The body of your résumé should be grouped by category, and entries should be listed chronologically. Usually most recent to oldest is best. Feel free to use bullets or other tools to streamline your descriptions, particularly for employment or volunteer entries. Make sure your descriptions are specific and use lots of action verbs (“▪ supervised and managed all aspects of local fundraising initiative”).

And keep in mind, that some of the most selective colleges in the nation are transitioning to Committee Based Evaluation (CBE) methods for reviewing applications. In a nutshell, this means you will get about eight minutes to make your case for admission. For those colleges providing for resume uploads, you may want to make sure your résumé is “top-heavy” with your most relevant/important skills and accomplishments at the top, assuming that time may not permit a full and detailed review of your résumé content. In other words, the reader may not ever get to the last entry of the document, so order your material accordingly.

If space permits, you may want to include a list of hobbies or special interests—like knitting, guppy breeding, exotic bird watching or fantasy football. Use your discretion and don’t include hobbies that make you seem strange—well not too strange. But if your interests paint a fuller portrait of who you are, go for it.

Also, do not be afraid to add “live” links to your résumé. At a minimum, your email address should be live as well as any links to online media you have created. For example, if you created and actively maintain a Facebook page or a website for an organization or cause in which you are involved, feel free to include those links. Or if you have a private YouTube channel featuring sports highlights, a speech you gave, or a recital in which you participated, include it. If you’ve created a personal website to showcase your art or a blog to air your views, include those links. Just make sure that you include the entire URL in case the reader can’t click on the link and needs to copy-and-paste the web address.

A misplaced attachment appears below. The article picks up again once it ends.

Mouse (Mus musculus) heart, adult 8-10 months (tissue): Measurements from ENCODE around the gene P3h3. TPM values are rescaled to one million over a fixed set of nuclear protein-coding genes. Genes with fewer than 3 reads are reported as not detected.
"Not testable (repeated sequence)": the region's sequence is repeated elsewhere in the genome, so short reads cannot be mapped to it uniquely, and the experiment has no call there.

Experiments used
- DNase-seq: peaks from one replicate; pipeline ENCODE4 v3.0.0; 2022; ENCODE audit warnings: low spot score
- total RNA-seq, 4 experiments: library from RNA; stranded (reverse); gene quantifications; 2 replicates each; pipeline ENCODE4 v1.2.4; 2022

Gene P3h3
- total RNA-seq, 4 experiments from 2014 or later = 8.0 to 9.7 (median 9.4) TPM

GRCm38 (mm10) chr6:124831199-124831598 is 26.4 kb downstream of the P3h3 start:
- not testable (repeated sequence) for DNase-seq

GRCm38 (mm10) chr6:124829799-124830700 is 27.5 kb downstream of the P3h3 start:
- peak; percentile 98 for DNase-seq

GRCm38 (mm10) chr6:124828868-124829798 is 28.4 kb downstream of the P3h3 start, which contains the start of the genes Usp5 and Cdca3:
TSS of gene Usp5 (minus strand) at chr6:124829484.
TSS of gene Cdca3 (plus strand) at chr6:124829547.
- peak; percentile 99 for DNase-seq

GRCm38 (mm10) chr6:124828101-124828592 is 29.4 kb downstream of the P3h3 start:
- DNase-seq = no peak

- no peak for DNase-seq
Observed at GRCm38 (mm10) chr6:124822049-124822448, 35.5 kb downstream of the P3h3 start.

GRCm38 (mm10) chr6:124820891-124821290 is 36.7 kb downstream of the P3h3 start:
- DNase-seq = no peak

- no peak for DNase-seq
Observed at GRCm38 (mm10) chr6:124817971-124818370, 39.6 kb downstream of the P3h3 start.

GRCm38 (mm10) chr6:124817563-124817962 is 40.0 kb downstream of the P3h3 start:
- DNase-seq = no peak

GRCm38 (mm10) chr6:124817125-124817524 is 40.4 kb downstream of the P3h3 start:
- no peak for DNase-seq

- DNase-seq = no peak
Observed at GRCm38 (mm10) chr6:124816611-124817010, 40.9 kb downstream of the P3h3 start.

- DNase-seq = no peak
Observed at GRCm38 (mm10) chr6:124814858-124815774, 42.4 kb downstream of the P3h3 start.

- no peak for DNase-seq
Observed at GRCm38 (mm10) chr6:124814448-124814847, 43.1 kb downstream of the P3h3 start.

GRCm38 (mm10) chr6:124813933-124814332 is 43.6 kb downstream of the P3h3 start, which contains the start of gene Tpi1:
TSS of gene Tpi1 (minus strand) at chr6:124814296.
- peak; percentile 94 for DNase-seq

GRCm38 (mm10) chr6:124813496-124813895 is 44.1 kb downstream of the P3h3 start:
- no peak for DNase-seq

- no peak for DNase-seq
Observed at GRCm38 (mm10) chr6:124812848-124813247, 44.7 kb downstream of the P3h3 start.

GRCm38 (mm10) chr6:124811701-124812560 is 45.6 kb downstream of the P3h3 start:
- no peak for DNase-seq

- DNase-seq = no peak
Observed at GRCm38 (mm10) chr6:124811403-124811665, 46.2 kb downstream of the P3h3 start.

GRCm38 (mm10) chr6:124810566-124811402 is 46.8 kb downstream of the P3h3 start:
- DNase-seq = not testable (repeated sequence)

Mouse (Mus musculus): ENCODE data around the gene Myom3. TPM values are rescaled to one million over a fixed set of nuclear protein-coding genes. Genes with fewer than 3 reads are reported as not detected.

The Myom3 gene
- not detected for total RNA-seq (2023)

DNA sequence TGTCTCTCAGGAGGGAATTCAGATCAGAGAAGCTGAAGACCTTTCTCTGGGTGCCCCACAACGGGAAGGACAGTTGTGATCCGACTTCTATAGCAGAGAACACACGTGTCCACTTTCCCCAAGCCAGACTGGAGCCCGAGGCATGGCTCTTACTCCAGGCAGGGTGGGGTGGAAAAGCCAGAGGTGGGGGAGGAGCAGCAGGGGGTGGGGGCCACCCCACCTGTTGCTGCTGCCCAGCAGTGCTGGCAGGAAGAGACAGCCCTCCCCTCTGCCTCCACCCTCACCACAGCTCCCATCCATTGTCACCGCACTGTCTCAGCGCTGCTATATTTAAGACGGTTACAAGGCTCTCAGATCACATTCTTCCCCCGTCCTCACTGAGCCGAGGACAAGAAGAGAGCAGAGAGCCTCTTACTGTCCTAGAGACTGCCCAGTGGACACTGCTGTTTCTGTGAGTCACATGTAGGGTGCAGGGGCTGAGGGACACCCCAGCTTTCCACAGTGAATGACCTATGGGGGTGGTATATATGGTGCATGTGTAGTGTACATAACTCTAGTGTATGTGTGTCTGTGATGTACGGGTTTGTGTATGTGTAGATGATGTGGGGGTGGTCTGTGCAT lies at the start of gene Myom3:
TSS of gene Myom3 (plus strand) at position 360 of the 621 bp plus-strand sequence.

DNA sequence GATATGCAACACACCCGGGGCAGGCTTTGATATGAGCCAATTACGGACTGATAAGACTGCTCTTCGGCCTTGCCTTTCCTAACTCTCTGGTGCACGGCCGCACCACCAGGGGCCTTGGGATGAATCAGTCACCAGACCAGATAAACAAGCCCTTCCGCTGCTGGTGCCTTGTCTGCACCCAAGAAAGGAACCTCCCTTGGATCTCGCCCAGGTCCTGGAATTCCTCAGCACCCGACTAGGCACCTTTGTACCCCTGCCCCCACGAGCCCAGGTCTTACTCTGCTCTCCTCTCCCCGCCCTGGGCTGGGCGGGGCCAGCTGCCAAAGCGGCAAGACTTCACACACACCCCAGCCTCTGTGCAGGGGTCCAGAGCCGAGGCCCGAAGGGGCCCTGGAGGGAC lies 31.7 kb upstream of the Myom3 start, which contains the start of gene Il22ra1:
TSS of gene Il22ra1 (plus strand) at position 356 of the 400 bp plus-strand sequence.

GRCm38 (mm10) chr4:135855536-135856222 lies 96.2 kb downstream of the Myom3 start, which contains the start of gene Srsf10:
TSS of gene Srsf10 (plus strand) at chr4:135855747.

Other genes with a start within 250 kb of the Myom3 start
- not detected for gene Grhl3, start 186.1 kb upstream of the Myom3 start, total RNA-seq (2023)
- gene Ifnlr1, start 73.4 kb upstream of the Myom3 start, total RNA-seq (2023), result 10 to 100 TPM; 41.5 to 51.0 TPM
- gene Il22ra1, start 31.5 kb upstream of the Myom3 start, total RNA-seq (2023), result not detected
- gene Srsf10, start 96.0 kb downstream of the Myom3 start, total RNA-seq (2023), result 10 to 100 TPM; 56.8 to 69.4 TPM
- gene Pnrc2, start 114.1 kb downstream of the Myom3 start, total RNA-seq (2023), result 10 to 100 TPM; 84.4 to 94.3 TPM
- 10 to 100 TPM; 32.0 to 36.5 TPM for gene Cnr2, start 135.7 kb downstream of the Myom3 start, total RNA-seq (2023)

And finally, don’t go over two pages. Usually, one page will suffice. Students who have been heavily involved in competitions, sporting events, or performances may need extra space. But definitely keep it to two pages. One exception would be an “expanded” résumé prepared for the University of Texas-Austin. That admissions office doesn’t seem to care how long the résumé is as long as it covers the great expanse of your accomplishments in detail. But for the most part, high school students shouldn’t have a need to exceed two pages.

A résumé is a marketing piece. It won’t work if there are spelling errors, the format is messy, and you’ve otherwise not taken care in the preparation of the document. Ask your parents, your counselor, or someone you trust to proofread and go over your content for accuracy and completeness.

Once you’ve finished, you may want to turn your resume into a PDF to attach to emails. But be sure to keep the original file for future editing and expansion.

Your résumé should be a living document. Don’t just leave it as a dust-collecting file on your computer. Tweak it regularly by adding entries or updates. It should be ready for printing or email at a moment’s notice.

And now and again take a moment to appreciate all you've accomplished!   

This is the third of three articles on the importance of résumés in the college application process. A list of colleges providing for résumés uploads on their applications may be obtained by emailing: